1. 1.1.1

        It narrows the claim scope. Now, all three items are required to infringe. “Further comprising” dependent claims are fairly common in the chemical arts.

      2. 1.1.2

        One might say? Indeed. I, for one, say exactly that.

      3. 1.1.3

        Bryan is totally correct in stating that an “optionally” clause does not further limit the claim. But as stated in my own comment, an “optionally” clause sends a message to the attorney or agent who (a year or longer after the original filing date) actually gets around to prosecuting the claims. The message that is sent to this attorney or agent (a year or more down the line), is that this “optionally” clause is the best and most valuable candidate for an additional stand-alone dependent claim (in the event that the need presents itself). When I draft a claim set, I am considerate of the person who will actually be prosecuting my claims, a year or more down the line.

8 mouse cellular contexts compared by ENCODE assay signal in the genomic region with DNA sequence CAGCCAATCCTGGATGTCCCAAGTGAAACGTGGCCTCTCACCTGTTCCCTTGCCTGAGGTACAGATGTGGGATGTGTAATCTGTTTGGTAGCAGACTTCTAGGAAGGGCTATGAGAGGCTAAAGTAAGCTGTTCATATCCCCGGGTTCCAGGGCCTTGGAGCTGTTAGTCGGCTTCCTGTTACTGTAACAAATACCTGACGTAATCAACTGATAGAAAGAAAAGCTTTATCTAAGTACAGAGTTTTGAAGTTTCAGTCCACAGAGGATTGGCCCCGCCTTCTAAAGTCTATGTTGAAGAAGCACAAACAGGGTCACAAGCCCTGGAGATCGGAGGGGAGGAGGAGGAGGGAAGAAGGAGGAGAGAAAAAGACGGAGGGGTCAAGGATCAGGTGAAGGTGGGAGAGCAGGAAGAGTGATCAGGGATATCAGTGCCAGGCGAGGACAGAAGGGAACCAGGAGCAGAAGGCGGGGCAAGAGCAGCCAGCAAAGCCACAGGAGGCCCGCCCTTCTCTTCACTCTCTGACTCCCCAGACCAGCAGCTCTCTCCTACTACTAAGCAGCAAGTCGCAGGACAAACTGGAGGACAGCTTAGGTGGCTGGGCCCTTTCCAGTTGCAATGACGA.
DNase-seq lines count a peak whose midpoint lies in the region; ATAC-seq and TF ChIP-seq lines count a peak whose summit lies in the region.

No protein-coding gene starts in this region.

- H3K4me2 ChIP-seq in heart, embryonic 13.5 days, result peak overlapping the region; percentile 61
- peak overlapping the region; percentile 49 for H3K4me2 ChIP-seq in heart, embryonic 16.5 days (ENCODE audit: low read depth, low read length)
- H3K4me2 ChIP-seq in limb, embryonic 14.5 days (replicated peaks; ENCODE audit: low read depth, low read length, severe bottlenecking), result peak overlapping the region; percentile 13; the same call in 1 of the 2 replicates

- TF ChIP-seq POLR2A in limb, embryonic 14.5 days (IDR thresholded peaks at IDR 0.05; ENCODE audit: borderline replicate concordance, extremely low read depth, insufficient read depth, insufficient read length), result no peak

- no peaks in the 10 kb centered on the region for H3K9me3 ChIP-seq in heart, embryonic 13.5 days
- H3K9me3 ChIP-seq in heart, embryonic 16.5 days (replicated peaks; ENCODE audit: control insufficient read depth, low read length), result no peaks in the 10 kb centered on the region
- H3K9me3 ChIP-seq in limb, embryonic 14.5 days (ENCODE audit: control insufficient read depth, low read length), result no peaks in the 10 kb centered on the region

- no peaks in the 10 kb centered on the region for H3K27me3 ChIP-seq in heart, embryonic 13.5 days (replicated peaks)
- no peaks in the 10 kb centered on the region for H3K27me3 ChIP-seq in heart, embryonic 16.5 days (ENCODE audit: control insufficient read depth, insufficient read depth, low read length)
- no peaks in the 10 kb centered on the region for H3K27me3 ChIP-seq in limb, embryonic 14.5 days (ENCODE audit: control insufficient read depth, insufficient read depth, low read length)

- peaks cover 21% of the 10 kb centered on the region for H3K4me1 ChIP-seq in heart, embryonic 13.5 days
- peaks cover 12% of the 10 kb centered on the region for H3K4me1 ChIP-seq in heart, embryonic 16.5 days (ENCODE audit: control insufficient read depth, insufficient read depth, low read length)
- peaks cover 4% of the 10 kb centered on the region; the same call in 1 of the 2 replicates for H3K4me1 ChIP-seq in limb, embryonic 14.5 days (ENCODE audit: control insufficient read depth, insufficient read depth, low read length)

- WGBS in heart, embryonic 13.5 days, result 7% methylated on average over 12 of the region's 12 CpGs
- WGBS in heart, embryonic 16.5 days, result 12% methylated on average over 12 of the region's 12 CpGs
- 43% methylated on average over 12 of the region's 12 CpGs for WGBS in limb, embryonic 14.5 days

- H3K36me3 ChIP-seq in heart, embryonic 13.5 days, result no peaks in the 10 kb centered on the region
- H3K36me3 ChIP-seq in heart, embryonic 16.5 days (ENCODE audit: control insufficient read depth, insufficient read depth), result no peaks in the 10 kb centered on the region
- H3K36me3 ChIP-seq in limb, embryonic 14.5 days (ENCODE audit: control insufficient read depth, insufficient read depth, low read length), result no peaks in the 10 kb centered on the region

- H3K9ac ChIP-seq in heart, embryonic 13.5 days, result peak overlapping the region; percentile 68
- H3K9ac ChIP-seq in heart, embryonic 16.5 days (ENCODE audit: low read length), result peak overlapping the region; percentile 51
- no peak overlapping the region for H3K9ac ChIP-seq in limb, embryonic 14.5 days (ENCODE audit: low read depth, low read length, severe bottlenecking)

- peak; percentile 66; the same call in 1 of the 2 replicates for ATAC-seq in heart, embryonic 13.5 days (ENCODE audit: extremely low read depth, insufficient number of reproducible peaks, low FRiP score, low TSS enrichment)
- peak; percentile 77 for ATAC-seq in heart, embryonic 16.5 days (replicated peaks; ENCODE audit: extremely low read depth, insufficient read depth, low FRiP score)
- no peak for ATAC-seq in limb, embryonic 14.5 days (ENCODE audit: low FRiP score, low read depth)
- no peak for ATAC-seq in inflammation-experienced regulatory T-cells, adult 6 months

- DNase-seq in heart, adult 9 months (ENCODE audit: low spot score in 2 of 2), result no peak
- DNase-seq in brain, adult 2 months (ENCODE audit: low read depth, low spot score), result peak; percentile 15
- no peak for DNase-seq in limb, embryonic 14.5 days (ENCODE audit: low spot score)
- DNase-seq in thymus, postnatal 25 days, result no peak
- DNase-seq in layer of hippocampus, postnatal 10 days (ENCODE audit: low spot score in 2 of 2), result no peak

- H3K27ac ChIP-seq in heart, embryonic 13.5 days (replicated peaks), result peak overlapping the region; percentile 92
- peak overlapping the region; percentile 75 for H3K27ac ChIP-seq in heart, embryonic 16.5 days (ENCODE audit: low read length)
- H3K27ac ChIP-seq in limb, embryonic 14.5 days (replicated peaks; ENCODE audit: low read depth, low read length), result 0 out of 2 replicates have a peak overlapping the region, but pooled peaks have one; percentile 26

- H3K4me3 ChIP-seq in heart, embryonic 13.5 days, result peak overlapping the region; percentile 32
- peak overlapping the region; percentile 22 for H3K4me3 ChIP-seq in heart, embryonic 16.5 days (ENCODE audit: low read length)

2. 1.2

      Yeah, reed, that’s standard practice in Japan. But it renders the claim set unclear. When claim 1 defines 100% of what is present, there is no room for a dependent claim to add an additional ingredient.

      1. 1.2.1

        I now believe you and Brian are exactly right. You would have a situation where the dependent claim could be infringed while the independent claim would not be. That can’t be right.

        Change the hypo. What if the independent claim used “consisting essentially of” items (i) and (ii)? I think the “further comprising” language would then be allowable.

        1. 1.2.1.1

          Sorry, I mean “Bryan”.

        2. 1.2.1.2